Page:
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Jane Hodgins

Forest Data Show How a Fading Tropical Storm Irene Triggered Historic Flooding

DURHAM, NH, October 5, 2011 - In the days after Tropical Storm Irene, scientists at the U.S. Forest Service’s Hubbard Brook Experimental Forestused data from monitoring points throughout the forest to demonstrate not only how the fading storm triggered record-breaking flooding, but what flood waters carried with them.

Part of the Forest Service’s Northern Research Station, Hubbard Brook Experimental Forest has been important to studies of forest hydrology, precipitation, and ecological studies for more than half a century.

“Experimental forests are famous for the decades of data they provide, and that insight is truly priceless,” according to Lindsey Rustad, a research ecologist with the Northern Research Station. “This is an example of how experimental forests give us more than history; they also provide essential data that help us understand events as immediate and large as a tropical storm.”

Water samples taken by Hubbard Brook Experimental Forest scientists show that by the time storm waters had rushed past the Plymouth gauging station on the main branch of the Pemigewasset River, the flood had carried over 59 million tons of sediment, 23,000 lbs of phosphorus, and 82,000 lbs of aluminum. That is equivalent to 454 freight train cars filled to the top with sediment, 43,500 50-pound bags of 5-10-5 fertilizer, and 2.3 million empty 12-ounce aluminum soda cans in just one storm event.

Data collected on the experimental forest shows that two storms earlier in August set the stage for the flooding triggered by Tropical Storm Irene. The standard measurement of soil’s capacity for holding water is called “soil water deficits.” At the beginning of August, an automated soil water sensor maintained by the Natural Resources Conservation Service showed soil water deficits of 1.3 to 4.7 inches, indicating that the soil could hold a substantial amount of water.

And then it started raining. In the two weeks before Tropical Storm Irene, storms on August 14-16 and again on August 21-22 reduced the soil deficits to just a quarter of an inch or less, meaning that any additional rain over a quarter of an inch would become stream flow and flood very quickly. Measurements varied by location, but Tropical Storm Irene dropped an average of 5.9 inches of rain on Hubbard Brook Experimental Forest.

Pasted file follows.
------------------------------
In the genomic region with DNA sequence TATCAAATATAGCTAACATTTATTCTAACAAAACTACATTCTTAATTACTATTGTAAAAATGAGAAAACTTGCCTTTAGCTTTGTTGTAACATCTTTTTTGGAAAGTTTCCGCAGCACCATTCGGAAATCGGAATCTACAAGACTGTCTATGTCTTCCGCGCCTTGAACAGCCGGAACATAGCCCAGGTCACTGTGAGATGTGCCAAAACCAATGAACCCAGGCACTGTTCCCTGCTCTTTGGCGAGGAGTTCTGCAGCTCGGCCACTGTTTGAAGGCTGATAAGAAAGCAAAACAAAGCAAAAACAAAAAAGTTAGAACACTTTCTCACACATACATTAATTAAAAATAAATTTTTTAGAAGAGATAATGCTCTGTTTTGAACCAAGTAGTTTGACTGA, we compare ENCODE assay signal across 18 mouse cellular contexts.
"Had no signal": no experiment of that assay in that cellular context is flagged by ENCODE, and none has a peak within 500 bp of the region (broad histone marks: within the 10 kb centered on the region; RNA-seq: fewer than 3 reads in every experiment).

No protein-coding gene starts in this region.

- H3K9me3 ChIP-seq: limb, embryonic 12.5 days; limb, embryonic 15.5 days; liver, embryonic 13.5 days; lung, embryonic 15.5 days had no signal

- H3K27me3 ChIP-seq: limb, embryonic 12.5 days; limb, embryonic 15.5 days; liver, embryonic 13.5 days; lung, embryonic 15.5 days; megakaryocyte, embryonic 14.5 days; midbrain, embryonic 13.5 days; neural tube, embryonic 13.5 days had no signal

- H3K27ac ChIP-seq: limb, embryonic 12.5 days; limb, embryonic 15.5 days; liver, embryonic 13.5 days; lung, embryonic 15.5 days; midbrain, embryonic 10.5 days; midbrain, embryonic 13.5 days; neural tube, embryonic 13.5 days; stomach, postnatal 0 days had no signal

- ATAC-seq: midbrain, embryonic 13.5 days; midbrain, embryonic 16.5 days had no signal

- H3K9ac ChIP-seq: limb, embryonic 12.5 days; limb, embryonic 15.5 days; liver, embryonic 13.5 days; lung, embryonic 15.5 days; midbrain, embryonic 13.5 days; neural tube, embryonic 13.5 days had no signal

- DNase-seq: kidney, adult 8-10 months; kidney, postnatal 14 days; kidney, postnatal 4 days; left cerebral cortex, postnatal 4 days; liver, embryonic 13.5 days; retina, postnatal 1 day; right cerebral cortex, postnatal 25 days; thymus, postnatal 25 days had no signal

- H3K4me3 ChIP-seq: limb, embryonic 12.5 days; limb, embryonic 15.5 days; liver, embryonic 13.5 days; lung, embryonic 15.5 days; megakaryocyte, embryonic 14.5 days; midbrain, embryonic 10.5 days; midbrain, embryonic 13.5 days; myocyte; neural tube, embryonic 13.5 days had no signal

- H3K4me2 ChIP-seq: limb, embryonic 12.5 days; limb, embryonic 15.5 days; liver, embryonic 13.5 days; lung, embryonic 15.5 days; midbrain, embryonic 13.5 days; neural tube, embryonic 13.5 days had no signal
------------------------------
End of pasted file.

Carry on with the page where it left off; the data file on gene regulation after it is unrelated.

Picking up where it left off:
Waters drained out of the Hubbard Brook Valley quickly, joining water from other nearby catchments and converging on the main branch of the Pemigewasset River. U.S. Geological Survey gauging stations started to pick up rising waters in the early morning on Sunday, August 28. The Pemigewasset River peaked at close to 1:00 p.m. on August 28 in Woodstock and at 2:00 a.m. on August 29 downstream in Plymouth. Total discharge from these gauging stations were 3.0, 4.6, and 3.3 inches respectively in Lincoln, Woodstock, and Plymouth, resulting in the largest August flood on record and ninth largest flood overall in Plymouth.  

The Hubbard Brook Experimental Forest is a 7,200-acre, bowl-shaped valley located in the southern part of the White Mountains, New Hampshire. One of 80 experimental forests within the U.S. Forest Service’s Research and Development arm, Hubbard Brook Experimental Forest has served as an outdoor laboratory for ecological study since 1955. Forest Service scientists as well as scientists from agencies and universities throughout the world have studied the quantity and chemistry of water going into the forest in precipitation and out of the forest in stream water at Hubbard Brook Experimental Forest.

The mission of the U.S. Forest Service is to sustain the health, diversity, and productivity of the nation’s forests and grasslands to meet the needs of present and future generations. The agency manages 193 million acres of public land, provides assistance to state and private landowners, and maintains the largest forestry research organization in the world. The mission of the Forest Service’s Northern Research Station is to improve people’s lives and help sustain the natural resources in the Northeast and Midwest through leading-edge science and effective information delivery.